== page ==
LOS ANGELES, California, Sept 11, 2013 (AFP) - US porn filmmakers who have suspended production after a number of actors reportedly tested HIV-positive accused critics Tuesday of "political posturing" and making unfounded claims.
Diane Duke, head of the Free Speech Coalition, a trade association for the adult entertainment industry, cast doubt on reports a fourth actor had tested positive for the virus behind AIDS.
She lashed out at the AIDS Healthcare Foundation (AHF), which has spearheaded a campaign to make condom use obligatory on porn film shoots, and has in the past represented actors who tested positive.
"There is no evidence of a fourth case," Duke told AFP, referring to reports over the weekend after a new US-wide moratorium was declared last Friday, following a week-long suspension in August.
"This announcement seems to be political posturing by AHF. Last month they announced a syphilis outbreak in the adult film industry when in reality not one performer had syphilis," she added.
The industry first suspended filming last month after an actress called Cameron Bay tested HIV-positive. A second performer linked to Bay, Rod Daily, announced on Twitter he too had tested positive.
The suspension was lifted after a week, but it was reinstated Friday when a third case was reported to the Free Speech Coalition by an industry-affiliated doctor, according to The Los Angeles Times.
"The moratorium is still in place and is nationwide," said Duke, adding that the group's medical advisory council was discussing what steps were required to lift the suspension.
AHF boss Michael Weinstein was quoted by the newspaper as saying of the fourth case: "We were approached by a male performer who told us he had tested positive," but giving no further details.
An AHF spokesman told AFP Tuesday that there are only two FSC-confirmed cases: Bay and the woman whose infection triggered the re-imposition of the moratorium on Friday. The other identified victim, Daily, was only so far by his own Twitter admission.
"The fourth case is a male who met with someone from AHF last week seeking general advice, and then asked for confidentiality," said the spokesman Ged Kenslea.
He added that, if condom bans in theory in place under California and Los Angeles County law were properly enforced, "there would be no need for moratoriums.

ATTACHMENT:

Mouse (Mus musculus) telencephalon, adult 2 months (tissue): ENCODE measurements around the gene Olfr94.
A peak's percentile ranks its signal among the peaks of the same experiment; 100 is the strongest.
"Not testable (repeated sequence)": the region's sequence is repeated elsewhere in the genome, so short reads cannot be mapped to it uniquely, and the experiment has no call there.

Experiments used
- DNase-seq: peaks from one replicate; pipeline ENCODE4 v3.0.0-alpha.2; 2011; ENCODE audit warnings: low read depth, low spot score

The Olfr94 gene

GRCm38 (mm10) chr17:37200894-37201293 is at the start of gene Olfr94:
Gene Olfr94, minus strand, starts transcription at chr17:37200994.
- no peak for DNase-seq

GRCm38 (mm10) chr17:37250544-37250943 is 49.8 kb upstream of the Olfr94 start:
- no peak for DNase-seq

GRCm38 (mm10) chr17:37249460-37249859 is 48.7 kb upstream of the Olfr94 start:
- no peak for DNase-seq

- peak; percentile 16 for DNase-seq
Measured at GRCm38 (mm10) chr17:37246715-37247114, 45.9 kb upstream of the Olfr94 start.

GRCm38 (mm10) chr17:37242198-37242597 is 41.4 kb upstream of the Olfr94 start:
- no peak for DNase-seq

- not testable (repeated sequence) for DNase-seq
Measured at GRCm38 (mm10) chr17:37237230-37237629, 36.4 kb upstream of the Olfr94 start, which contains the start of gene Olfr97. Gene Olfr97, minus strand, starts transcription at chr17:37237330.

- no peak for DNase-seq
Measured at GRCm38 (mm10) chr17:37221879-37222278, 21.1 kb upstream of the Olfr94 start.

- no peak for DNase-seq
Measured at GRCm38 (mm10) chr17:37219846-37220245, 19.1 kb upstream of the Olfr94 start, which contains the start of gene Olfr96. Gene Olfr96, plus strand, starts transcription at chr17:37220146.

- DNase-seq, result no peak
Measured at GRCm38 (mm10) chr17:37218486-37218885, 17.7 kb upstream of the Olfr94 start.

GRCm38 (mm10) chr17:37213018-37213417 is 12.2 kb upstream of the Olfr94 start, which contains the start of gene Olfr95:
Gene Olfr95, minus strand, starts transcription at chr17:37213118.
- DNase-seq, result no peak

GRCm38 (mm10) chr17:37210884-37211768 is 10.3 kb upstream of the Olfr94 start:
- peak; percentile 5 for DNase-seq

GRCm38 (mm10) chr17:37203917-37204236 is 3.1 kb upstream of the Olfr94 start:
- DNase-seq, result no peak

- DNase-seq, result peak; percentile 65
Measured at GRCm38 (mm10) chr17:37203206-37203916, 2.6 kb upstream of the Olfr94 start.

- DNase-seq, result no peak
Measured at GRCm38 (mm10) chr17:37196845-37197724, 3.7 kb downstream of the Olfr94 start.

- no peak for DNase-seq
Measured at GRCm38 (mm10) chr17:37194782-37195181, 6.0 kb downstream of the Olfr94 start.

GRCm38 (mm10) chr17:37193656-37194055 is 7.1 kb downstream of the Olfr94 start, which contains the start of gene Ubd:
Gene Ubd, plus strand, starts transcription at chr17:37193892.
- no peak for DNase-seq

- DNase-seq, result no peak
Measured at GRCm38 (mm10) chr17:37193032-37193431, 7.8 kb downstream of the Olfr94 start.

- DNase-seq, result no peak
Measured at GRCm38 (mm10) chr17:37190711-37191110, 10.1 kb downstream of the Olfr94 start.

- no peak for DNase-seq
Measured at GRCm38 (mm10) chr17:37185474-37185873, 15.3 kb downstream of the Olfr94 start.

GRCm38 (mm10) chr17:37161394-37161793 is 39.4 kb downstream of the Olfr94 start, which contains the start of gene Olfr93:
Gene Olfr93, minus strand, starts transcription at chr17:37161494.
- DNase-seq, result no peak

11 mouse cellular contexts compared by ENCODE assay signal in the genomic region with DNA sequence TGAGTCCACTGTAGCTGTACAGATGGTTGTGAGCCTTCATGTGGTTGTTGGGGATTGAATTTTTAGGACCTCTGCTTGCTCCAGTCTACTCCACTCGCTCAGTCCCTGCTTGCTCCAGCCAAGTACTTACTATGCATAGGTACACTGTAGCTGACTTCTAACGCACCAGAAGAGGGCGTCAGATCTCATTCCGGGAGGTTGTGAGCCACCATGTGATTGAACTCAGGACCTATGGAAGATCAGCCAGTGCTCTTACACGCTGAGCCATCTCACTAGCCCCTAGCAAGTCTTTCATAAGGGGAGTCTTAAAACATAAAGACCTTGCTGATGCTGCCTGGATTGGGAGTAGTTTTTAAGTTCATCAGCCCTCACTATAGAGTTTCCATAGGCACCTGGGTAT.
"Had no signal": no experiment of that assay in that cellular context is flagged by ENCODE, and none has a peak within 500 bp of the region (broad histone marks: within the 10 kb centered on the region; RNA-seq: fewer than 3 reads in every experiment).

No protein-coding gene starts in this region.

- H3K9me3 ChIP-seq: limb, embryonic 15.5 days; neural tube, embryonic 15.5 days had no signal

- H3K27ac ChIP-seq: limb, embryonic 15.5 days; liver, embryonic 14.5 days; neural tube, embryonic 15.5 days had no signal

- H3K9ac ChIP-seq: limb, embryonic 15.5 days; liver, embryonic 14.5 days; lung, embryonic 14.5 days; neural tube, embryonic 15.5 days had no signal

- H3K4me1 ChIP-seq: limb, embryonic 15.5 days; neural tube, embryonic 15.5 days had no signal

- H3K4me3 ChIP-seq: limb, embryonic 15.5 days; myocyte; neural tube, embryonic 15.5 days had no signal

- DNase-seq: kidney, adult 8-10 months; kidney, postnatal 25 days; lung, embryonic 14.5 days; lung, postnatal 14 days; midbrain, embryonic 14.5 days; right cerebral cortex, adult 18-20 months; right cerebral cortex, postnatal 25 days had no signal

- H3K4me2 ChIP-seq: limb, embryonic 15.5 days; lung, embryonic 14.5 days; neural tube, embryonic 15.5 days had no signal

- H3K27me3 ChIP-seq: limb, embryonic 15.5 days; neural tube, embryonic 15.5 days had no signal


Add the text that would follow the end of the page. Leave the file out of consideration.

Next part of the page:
"To be clear: testing is NOT prevention-Testing merely tells you if you have something or not. Condoms are a barrier protection that prevents transmission of a number of sexually transmitted diseases (STDs), including HIV," he said.
"How many more HIV infections must it take for the industry to act to comply with the law and protect its performers?"
The latest HIV cases and filming suspensions are not the first in the US porn industry, based in the San Fernando Valley north of Los Angeles.
In 2004 up to 14 actors tested HIV positive, forcing several film firms to close, while in 2010 a 24-year-old porn actor, Derrick Burts, triggered a moratorium and outed himself in an emotional LA press conference.
For the filmmakers, Free Speech Coalition head Duke said Tuesday that AHF was wrong and its activism in the adult film industry was misguided: "There is much good to be done in prevention and treatment of HIV. And there are a number of good HIV organizations who accomplish amazing things.
"Unfortunately the millions AHF has squandered trying to regulate an industry that has not had an on set transmission of HIV in over nine years is forever wasted," she said.
The AHF spokesman, asked about Duke's accusation of "political posturing," said simply: "Her comment is what it is."
The porn industry, both loved and hated, does massive business, estimated to be worth over $13 billion a year in the United States alone.